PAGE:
Spruce pine (Pinus glabra), also known as cedar, poor, Walter, and bottom white pine, is classified as a minor species in the Southern Pine species group. Spruce pine grows most commonly on low moist lands of the coastal regions of southeastern South Carolina, Georgia, Alabama, Mississippi, and Louisiana, and northern and northwestern Florida.
The heartwood of spruce pine is light brown, and the wide sapwood is nearly white. Spruce pine wood is lower in most strength values than the wood of the major Southern Pine species group. Spruce pine compares favorably with the western true firs in important bending properties, crushing strength (perpendicular and parallel to grain), and hardness. It is similar to denser species such as coast Douglas-fir (Pseudotsuga menziesii) and loblolly pine (Pinus taeda) in shear parallel to grain.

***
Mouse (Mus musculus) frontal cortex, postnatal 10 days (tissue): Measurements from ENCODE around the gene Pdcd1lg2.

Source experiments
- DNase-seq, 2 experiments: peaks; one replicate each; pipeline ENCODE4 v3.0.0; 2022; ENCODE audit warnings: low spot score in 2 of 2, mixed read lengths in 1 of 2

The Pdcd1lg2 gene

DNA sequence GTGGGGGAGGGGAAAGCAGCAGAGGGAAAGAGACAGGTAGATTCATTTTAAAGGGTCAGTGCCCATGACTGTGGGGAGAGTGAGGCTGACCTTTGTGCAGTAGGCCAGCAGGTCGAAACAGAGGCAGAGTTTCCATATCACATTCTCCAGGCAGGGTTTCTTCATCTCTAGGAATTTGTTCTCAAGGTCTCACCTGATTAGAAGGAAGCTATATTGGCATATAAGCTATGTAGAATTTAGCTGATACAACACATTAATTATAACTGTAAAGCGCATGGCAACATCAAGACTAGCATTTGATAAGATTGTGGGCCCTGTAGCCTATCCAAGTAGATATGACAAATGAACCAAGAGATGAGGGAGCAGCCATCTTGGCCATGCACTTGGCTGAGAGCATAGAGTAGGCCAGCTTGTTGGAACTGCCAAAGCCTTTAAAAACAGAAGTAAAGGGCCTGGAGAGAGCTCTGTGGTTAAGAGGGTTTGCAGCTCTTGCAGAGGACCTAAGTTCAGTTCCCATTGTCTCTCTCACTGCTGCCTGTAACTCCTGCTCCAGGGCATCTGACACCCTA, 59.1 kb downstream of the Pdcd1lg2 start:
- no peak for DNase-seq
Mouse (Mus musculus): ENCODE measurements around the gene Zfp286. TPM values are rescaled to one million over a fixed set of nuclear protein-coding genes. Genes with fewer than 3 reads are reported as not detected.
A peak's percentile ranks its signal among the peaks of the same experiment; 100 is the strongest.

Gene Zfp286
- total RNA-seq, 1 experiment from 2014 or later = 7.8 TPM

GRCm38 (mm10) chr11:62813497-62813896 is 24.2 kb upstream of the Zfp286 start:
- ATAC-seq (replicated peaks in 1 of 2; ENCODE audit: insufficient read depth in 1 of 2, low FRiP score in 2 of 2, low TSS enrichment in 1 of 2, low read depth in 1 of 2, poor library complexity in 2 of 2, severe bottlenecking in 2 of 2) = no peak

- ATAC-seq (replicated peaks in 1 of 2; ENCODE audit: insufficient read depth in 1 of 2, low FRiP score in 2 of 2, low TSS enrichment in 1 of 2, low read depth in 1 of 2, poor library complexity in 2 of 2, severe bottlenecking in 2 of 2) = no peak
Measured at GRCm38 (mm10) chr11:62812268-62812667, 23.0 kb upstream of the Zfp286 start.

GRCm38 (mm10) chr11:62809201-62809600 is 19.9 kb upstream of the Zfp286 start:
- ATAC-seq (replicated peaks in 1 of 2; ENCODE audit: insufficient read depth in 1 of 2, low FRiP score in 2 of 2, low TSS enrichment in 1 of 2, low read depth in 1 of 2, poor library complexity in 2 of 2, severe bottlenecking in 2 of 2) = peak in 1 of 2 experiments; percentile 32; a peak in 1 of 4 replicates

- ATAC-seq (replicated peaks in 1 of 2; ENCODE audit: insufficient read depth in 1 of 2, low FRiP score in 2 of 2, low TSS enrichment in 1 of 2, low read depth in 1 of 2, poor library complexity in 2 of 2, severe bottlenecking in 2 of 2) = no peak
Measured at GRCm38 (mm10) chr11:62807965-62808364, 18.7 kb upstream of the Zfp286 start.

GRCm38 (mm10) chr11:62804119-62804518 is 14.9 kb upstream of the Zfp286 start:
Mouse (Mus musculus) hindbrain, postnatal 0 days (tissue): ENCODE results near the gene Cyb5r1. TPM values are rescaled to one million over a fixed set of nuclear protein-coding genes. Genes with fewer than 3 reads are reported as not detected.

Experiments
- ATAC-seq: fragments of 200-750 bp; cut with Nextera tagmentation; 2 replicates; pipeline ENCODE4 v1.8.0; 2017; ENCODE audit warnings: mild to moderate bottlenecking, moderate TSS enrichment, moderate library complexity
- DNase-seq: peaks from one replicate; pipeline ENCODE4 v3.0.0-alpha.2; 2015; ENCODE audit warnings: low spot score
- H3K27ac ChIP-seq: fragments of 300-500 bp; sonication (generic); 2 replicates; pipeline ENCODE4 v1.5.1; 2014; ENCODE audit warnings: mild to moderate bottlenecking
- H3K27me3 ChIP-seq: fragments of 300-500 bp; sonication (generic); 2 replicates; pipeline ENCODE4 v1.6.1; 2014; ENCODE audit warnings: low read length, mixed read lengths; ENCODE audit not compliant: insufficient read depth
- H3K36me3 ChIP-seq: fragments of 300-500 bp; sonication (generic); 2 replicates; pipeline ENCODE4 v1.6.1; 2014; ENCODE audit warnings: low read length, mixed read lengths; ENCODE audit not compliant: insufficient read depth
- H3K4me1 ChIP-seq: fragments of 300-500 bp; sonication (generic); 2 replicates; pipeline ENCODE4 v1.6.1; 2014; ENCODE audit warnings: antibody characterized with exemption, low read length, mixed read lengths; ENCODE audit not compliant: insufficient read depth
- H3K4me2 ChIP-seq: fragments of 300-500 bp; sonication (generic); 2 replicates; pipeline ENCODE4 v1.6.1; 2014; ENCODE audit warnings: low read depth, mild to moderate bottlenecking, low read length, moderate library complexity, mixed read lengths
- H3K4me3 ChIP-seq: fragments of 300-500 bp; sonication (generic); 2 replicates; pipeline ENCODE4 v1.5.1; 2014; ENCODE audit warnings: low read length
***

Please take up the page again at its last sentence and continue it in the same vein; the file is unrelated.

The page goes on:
In the past, spruce pine was principally used locally for lumber, pulpwood, and fuelwood. The lumber reportedly was used for sashes, doors, and interior woodwork because of its low specific gravity and similarity of earlywood and latewood. In recent years, spruce pine has been used for plywood.
*Much of the base wood information presented here is made available by the USDA FPL FS. If you are interested in a much more technical description of wood properties, I encourage you to visit the source.